A version of this article was originally published by Practical Law Arbitration http://uk.practicallaw.com/country/arbitration.
On 25 May 2014, the Myanmar Parliament published a draft Arbitration Bill. This follows less than one year after Myanmar acceded to the New York Convention in July 2013 (see Legal update, Myanmar accedes to New York Convention). The publication of the Arbitration Bill marks a further milestone for Myanmar in its commitment to the development of its arbitration regime.
The Arbitration Bill is divided into two parts, the first dealing with arbitration in Myanmar and the second dealing with the enforcement of foreign arbitration awards. It will replace the existing legislation, enacted in 1944, which applies only to domestic arbitration. The Arbitration Bill will apply to both domestic and international arbitration, whether ad hoc or administered. It largely follows the UNCITRAL Model Law, and, for example, contains express provisions prohibiting court intervention in arbitrations, except as provided for in the Bill (reflecting Article 5 of the Model Law).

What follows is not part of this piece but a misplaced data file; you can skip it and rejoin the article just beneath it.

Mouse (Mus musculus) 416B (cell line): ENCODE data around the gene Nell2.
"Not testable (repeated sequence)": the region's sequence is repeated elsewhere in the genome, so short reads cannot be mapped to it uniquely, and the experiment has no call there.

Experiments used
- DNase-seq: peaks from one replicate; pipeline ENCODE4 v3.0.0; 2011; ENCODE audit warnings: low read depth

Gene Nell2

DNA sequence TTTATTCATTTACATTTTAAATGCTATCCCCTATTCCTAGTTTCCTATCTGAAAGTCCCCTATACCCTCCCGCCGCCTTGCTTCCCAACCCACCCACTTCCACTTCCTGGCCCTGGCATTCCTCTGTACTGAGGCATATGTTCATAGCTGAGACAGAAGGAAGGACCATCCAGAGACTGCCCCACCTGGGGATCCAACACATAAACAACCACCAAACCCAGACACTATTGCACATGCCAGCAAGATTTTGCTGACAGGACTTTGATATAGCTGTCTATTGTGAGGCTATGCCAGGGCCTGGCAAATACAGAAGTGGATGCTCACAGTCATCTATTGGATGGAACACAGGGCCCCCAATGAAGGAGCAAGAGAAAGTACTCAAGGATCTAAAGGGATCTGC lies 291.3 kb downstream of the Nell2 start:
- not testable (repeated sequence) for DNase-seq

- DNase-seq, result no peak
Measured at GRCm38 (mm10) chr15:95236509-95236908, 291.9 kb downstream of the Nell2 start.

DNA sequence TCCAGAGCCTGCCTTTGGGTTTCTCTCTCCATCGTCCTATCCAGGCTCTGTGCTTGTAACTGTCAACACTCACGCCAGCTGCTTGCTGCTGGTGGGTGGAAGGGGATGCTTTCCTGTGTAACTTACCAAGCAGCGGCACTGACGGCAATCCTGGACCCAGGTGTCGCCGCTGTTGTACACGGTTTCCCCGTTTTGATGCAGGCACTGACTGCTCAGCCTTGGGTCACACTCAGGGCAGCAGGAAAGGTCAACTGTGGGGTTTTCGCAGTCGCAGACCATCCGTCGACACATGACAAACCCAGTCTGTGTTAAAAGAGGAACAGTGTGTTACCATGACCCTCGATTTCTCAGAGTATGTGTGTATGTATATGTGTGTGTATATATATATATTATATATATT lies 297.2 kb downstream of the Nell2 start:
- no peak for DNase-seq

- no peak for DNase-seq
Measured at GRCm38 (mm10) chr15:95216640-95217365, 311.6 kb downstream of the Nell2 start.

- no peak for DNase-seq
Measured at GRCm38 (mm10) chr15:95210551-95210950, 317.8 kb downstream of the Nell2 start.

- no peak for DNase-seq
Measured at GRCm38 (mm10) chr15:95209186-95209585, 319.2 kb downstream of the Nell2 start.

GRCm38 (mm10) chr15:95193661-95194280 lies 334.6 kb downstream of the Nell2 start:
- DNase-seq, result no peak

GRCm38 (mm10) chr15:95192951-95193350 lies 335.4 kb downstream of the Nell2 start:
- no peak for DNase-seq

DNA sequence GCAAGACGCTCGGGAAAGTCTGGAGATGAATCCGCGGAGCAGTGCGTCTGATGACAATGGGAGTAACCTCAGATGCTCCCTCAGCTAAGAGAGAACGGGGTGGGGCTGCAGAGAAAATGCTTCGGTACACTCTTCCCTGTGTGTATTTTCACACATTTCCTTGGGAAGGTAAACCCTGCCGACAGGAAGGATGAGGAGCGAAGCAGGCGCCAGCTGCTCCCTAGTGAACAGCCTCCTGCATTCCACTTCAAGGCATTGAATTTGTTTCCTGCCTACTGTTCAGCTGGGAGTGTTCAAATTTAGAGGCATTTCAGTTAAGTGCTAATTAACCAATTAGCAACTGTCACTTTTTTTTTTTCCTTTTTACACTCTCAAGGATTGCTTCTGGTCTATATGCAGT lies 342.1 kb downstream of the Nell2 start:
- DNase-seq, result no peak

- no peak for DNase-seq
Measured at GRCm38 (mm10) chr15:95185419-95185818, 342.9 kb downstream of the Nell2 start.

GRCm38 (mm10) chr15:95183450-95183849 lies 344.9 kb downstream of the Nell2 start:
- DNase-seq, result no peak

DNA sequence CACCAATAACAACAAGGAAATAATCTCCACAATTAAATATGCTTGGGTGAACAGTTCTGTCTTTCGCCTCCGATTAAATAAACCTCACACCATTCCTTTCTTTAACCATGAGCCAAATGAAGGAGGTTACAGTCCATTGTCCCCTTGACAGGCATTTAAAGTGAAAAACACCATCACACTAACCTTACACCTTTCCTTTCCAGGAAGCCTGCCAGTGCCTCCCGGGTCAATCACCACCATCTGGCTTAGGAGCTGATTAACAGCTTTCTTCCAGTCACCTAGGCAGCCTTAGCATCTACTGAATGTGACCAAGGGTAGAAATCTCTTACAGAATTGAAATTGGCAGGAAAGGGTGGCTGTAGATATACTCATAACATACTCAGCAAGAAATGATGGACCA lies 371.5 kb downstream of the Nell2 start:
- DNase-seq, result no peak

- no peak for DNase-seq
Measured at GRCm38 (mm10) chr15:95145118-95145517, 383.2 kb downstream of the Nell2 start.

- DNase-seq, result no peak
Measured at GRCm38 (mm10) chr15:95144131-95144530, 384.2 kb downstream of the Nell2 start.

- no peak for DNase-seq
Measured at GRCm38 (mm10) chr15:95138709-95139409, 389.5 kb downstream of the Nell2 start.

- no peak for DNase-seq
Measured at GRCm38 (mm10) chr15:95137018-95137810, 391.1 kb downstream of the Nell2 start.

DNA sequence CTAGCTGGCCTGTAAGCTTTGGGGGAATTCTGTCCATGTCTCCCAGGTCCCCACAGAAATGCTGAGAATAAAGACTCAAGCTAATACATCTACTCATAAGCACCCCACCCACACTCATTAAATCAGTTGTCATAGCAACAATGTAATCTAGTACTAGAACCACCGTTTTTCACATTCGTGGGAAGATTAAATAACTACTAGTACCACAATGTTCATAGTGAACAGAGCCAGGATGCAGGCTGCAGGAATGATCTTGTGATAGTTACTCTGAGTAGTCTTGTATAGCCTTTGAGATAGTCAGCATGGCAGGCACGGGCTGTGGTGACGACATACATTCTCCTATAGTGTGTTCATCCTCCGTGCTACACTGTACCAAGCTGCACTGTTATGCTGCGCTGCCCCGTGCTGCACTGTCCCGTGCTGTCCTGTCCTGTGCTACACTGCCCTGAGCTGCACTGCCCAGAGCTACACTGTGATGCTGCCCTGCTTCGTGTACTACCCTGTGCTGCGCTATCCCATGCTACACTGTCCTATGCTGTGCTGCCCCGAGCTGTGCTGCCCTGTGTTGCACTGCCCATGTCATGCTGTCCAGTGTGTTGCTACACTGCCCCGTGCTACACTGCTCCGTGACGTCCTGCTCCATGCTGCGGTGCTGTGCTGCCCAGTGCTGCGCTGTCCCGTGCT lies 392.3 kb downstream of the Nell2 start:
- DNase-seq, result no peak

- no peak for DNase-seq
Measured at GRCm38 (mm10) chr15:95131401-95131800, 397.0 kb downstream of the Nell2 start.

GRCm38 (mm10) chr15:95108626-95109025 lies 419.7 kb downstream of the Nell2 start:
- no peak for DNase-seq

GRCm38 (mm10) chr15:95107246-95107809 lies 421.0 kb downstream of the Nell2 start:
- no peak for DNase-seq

However, there are a number of deviations from international practice, including express provisions providing that, for arbitrations seated in Myanmar that fall outside the definition of International Commercial Arbitration, the substantive law will be Myanmar law. If enacted, this provision would curtail the parties’ right to choose a foreign law as the substantive law of the arbitration in those circumstances.
The Arbitration Bill remains subject to amendment before being passed into law, but represents a positive step by Myanmar in the modernisation of its arbitration regime and reflects a commitment to develop a system for dispute resolution that will reassure and encourage foreign investment into Myanmar.